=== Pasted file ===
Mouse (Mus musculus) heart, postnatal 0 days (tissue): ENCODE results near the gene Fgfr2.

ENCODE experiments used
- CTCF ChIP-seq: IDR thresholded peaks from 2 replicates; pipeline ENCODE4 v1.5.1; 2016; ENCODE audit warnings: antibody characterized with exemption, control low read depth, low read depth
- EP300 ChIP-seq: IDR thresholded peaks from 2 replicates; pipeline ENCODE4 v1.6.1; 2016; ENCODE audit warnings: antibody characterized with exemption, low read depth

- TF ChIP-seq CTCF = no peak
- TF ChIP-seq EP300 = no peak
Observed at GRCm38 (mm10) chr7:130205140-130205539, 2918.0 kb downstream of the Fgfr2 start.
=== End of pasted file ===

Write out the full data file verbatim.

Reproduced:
Mouse (Mus musculus) heart, postnatal 0 days (tissue): ENCODE results near the gene Fgfr2.

ENCODE experiments used
- CTCF ChIP-seq: IDR thresholded peaks from 2 replicates; pipeline ENCODE4 v1.5.1; 2016; ENCODE audit warnings: antibody characterized with exemption, control low read depth, low read depth
- EP300 ChIP-seq: IDR thresholded peaks from 2 replicates; pipeline ENCODE4 v1.6.1; 2016; ENCODE audit warnings: antibody characterized with exemption, low read depth

- TF ChIP-seq CTCF = no peak
- TF ChIP-seq EP300 = no peak
Observed at GRCm38 (mm10) chr7:130205140-130205539, 2918.0 kb downstream of the Fgfr2 start.